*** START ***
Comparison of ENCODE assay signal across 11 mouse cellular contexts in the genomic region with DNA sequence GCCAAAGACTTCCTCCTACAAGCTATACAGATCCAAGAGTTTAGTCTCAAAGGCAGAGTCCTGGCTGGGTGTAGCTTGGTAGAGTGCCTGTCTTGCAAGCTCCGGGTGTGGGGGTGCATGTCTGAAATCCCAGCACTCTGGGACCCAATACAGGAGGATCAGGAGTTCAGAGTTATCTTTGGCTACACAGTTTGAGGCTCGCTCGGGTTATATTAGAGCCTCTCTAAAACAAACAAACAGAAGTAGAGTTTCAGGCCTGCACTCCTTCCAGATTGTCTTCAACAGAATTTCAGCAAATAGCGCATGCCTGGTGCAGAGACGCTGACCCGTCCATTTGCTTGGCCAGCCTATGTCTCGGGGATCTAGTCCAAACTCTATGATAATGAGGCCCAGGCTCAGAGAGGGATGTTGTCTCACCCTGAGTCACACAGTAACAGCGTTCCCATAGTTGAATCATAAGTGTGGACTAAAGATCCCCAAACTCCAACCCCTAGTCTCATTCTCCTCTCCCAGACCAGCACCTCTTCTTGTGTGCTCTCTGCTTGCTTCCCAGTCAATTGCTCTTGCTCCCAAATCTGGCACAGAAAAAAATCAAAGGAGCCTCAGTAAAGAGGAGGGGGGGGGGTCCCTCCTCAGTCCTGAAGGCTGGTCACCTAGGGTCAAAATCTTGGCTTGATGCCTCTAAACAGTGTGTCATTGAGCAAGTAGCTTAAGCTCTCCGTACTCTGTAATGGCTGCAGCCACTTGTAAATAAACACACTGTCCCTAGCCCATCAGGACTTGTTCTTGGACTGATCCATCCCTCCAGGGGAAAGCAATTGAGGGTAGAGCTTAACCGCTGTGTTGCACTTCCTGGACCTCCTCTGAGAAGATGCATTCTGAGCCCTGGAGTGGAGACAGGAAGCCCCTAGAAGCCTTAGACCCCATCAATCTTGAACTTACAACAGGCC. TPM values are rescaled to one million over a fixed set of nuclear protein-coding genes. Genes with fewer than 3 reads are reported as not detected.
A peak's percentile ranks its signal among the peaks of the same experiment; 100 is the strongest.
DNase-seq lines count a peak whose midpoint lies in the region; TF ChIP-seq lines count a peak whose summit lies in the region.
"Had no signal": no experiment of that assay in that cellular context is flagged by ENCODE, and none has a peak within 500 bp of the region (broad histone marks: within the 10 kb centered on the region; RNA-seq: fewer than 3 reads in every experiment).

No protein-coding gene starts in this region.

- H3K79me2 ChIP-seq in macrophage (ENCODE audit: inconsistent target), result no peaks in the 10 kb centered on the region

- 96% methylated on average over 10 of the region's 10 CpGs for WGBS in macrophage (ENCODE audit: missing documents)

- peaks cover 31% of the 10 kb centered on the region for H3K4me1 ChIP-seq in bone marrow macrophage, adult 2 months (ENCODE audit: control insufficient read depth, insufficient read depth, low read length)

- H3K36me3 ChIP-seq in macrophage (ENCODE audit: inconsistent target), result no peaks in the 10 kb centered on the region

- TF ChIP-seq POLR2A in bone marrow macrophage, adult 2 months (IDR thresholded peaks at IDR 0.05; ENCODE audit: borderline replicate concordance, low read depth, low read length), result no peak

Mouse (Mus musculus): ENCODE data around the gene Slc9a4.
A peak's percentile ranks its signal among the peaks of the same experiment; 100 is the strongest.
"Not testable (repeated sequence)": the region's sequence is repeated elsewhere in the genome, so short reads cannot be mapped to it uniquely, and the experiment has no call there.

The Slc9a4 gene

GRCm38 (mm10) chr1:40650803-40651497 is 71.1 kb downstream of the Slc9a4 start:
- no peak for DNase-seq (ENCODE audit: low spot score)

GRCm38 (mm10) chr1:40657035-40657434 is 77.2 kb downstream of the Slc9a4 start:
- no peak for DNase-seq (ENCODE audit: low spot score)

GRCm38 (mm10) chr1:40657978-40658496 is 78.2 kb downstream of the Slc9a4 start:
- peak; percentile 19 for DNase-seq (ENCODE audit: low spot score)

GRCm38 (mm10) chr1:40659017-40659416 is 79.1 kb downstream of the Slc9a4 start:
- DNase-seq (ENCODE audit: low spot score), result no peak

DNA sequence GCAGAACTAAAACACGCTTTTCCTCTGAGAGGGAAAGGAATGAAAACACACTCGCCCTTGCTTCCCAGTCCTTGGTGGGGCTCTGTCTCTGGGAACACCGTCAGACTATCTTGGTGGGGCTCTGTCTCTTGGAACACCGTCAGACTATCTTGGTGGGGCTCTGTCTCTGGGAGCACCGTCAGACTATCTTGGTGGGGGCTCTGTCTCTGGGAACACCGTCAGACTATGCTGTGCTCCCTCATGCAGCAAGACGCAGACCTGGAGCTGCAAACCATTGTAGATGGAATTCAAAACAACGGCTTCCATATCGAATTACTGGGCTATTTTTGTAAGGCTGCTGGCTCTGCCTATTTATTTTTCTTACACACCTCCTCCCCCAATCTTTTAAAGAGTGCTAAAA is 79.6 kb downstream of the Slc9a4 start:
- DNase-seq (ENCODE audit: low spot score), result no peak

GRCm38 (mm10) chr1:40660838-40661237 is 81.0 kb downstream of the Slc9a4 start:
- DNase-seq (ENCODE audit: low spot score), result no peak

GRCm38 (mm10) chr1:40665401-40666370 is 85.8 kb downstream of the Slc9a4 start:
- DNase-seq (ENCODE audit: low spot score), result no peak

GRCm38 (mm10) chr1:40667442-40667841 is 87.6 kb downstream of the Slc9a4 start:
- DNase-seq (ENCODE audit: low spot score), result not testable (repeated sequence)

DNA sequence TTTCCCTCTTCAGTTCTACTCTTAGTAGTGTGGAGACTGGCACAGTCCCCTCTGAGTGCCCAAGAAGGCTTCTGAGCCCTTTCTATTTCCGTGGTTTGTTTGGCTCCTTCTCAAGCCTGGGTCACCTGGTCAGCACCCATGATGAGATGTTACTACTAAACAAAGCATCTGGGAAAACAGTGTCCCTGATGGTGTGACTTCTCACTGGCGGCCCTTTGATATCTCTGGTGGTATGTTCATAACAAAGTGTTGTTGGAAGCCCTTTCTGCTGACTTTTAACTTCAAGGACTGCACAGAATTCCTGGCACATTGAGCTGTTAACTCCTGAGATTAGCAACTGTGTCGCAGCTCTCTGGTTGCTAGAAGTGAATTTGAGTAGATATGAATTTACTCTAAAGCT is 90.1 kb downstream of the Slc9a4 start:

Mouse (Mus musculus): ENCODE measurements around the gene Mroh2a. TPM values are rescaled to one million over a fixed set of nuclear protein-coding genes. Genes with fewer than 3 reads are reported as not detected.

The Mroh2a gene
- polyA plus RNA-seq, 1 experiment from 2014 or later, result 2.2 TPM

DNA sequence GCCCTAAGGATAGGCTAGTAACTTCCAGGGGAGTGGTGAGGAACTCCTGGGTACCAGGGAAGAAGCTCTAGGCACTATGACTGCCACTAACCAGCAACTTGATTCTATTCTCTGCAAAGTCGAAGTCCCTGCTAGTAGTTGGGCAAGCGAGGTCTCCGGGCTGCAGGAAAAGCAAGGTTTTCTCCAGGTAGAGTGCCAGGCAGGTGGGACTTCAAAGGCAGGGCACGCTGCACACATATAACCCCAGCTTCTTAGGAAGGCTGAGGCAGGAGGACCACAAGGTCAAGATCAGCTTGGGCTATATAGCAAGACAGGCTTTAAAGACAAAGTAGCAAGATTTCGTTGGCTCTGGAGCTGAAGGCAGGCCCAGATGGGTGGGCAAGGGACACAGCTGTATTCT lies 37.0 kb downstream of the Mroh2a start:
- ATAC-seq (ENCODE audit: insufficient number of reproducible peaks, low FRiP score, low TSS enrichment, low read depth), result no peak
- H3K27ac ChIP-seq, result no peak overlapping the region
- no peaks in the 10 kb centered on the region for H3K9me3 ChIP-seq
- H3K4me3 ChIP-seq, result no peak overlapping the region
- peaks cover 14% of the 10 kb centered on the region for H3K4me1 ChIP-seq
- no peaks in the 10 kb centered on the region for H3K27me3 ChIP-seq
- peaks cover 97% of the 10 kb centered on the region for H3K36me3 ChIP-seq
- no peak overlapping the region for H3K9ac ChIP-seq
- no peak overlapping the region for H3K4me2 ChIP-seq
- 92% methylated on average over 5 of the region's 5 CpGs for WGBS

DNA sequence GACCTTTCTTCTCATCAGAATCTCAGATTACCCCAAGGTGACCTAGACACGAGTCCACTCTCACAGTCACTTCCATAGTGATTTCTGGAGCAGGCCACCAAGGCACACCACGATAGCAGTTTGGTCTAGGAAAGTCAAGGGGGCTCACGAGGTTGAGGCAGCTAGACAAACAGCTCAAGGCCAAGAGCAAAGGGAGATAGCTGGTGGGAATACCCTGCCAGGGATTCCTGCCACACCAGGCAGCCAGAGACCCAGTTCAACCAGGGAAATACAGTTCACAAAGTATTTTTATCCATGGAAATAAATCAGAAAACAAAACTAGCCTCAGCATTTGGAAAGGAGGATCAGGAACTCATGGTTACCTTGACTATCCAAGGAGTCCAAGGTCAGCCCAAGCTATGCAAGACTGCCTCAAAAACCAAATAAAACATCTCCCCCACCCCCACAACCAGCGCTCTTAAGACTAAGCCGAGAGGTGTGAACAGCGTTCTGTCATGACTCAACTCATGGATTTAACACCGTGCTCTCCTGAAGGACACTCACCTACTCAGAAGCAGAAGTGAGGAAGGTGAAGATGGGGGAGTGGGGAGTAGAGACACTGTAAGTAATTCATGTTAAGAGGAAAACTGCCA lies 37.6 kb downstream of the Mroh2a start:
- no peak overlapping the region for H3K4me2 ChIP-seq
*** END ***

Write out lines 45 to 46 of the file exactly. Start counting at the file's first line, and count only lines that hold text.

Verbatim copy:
- 92% methylated on average over 5 of the region's 5 CpGs for WGBS

DNA sequence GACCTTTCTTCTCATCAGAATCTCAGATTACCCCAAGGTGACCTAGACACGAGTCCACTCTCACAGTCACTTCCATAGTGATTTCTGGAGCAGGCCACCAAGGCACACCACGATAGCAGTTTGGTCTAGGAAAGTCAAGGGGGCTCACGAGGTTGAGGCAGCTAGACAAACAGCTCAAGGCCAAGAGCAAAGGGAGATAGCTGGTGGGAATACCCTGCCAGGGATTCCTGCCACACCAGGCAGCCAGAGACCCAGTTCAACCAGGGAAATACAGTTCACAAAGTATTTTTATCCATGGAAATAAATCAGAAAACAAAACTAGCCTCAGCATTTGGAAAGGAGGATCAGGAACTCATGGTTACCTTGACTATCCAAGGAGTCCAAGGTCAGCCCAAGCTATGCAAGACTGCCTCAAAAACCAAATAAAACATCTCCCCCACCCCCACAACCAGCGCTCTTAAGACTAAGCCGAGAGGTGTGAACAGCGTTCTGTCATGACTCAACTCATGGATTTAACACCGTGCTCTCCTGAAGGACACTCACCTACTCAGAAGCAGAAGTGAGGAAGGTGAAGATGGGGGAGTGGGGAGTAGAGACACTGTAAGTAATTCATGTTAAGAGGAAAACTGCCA lies 37.6 kb downstream of the Mroh2a start: